Jurors were shown in its entirety the harrowing video of George Floyd’s death as opening statements got underway Monday, with prosecutors accusing former Minneapolis cop Derek Chauvin of using “excessive and unreasonable force” during the deadly encounter.
“Nine-twenty-nine — the three most important numbers in this case,” Jerry Blackwell, a private attorney serving on the prosecution team, told the 12 jurors in Hennepin County District Court. “That’s how long that went on. For half of that time, Mr. Floyd was unconscious, breathless, and pulseless.”
Chauvin, 45, wearing a gray suit, tie and surgical face mask, appeared emotionless in court while the footage was played, periodically jotting down notes on a notepad.
The trial is being livestreamed online but the jurors are not being shown on camera.
Floyd’s family watched the proceedings via live stream from an overflow room and one of his relatives was present in the courtroom.
The case is likely to hinge largely on the viral video of the fatal encounter and evidence relating to Floyd’s health — with Nelson arguing that drugs ingested by Floyd, as well as a pre-existing heart condition, played a role in his death.
“You will learn that on May 25, 2020 that Mr. Derek Chauvin betrayed this badge when he used excessive and unreasonable force upon the body of Mr. George Floyd,” Blackwell told jurors, “that he put his knees upon his neck and his back, grinding and crushing him until the very breath — no, ladies and gentlemen — until the very life was squeezed out of him.”
The prosecutor said that several bystanders — who he called “a veritable bouquet of humanity” — repeatedly tried to get the cop to take his knee off Floyd’s neck to no avail.
Blackwell outlined his case against Chauvin, saying jurors will hear from a variety of witnesses, including bystanders who recorded video as Floyd took his final breaths. Medical experts will also be called to the stand to chronicle how slowly Floyd died.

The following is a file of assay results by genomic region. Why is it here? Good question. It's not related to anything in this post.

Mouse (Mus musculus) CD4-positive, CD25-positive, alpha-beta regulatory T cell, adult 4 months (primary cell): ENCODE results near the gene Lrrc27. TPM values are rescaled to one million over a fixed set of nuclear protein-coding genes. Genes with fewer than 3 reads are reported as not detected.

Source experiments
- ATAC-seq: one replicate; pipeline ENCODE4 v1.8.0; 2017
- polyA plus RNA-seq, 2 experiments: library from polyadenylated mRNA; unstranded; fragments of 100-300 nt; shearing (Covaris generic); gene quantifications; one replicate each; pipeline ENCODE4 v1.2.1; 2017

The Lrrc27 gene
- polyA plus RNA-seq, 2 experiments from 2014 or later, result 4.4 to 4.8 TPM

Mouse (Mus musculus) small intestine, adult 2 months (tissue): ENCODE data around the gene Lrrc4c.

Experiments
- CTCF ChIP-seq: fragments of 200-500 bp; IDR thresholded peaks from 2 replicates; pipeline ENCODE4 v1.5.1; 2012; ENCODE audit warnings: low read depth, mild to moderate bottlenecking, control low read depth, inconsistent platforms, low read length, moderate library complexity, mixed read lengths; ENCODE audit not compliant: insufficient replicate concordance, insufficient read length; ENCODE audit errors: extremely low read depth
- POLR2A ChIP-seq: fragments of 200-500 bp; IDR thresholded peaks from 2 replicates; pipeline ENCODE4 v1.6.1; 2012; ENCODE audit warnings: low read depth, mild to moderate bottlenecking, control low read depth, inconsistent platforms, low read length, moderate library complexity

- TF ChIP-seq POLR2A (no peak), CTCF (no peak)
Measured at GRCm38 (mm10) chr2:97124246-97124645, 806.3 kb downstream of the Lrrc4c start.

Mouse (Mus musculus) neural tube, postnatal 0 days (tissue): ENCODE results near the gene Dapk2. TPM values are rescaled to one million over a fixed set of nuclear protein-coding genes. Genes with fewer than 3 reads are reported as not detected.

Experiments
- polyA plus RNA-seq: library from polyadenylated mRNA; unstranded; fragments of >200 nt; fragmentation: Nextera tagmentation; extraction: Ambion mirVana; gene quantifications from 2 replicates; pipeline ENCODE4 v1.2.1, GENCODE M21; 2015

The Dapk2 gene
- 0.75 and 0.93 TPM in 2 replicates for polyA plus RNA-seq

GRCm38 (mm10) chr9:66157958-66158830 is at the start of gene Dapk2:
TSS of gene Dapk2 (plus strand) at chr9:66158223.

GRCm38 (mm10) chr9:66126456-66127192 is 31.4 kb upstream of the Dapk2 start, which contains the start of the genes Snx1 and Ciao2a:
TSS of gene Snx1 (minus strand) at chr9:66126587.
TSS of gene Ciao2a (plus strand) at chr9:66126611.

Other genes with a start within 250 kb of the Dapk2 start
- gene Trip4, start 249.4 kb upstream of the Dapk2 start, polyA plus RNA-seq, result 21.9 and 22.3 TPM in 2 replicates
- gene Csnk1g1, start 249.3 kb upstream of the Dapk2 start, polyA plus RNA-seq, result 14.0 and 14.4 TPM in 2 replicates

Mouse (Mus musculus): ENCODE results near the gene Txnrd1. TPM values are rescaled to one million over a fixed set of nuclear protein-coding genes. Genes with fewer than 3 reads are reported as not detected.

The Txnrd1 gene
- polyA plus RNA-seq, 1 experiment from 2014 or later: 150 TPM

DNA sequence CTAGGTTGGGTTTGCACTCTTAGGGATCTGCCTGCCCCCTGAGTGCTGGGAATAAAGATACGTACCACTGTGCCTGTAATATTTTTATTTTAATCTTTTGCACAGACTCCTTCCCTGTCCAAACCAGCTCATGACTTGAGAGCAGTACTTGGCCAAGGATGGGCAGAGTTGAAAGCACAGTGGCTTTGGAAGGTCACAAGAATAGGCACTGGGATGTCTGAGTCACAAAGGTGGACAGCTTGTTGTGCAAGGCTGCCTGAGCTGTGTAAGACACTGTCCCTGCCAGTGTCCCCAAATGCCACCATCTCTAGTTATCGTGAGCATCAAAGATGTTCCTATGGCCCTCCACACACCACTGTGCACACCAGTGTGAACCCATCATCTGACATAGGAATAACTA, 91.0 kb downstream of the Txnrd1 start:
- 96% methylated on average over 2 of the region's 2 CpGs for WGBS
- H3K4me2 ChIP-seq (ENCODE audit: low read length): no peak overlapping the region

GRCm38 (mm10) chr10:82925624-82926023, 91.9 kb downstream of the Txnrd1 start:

“He died one breath at a time over an extended period of time,” said Blackwell. “This was not an instant death.”
During his opening statements later Monday morning, Chauvin’s lawyer Eric Nelson told the jury that Floyd’s drug use and ill health caused his death.
“The evidence will show that when confronted by police, Mr. Floyd put drugs in his mouth in an effort to conceal them from police,” Nelson said.
He said a search of Floyd’s car later turned up two pills containing a mixture of fentanyl and methamphetamine — a concoction known as a “speed ball.” Floyd also suffered from other health issues, an autopsy revealed, including an enlarged heart and coronary disease.
“What was Mr. Floyd’s actual cause of death?” Nelson asked.
Nelson said Floyd also struggled with cops — noting that “three Minneapolis police officers could not overcome the strength of Mr. Floyd .. This was not an easy struggle.”
He added that police and emergency responders were distracted from helping Floyd after he stopped moving because an unruly crowd began to gather at the intersection.
“There is no political or social cause in this courtroom,” Nelson said. “But the evidence is far greater than 9 minutes and 29 seconds in this case. You will learn that the evidence has been collected broadly and expansively.”
Minnesota Assistant Attorney General Matthew Frank, who heads the prosecution team, is expected to argue during the trial that Floyd died as a result of Chauvin pressing his knee to his neck for nearly nine minutes, despite Floyd’s repeated pleas that he could not breathe.
Two separate autopsies, including an independent review, ruled the death a homicide.
The video, which sparked worldwide outrage, shows Floyd being arrested by police after allegedly passing a counterfeit $20 bill at a local convenience store.
Floyd repeatedly tells the officers that he is claustrophobic and does not want to be put in a police vehicle, leading to a scuffle with the cops — and Chauvin pressing his knee on him.
In a decision ahead of opening statements, Hennepin County District Judge Peter Cahill ruled that defense attorneys can argue that Floyd “appeared to not be complying,” but can’t say he was resisting.
Chauvin is charged with third-degree murder, second-degree murder, and second-degree manslaughter. He faces up to 40 years in prison on the second-degree murder charge.
All 15 jurors selected over the past three weeks appeared in court Monday morning, with Cahill dismissing one — a white man in his 20s who was the last one picked Tuesday.
There are now 12 jurors consisting of two white men, four white women, three black men, one back woman, and two women who identify as multi-racial.
The two others will serve as alternates.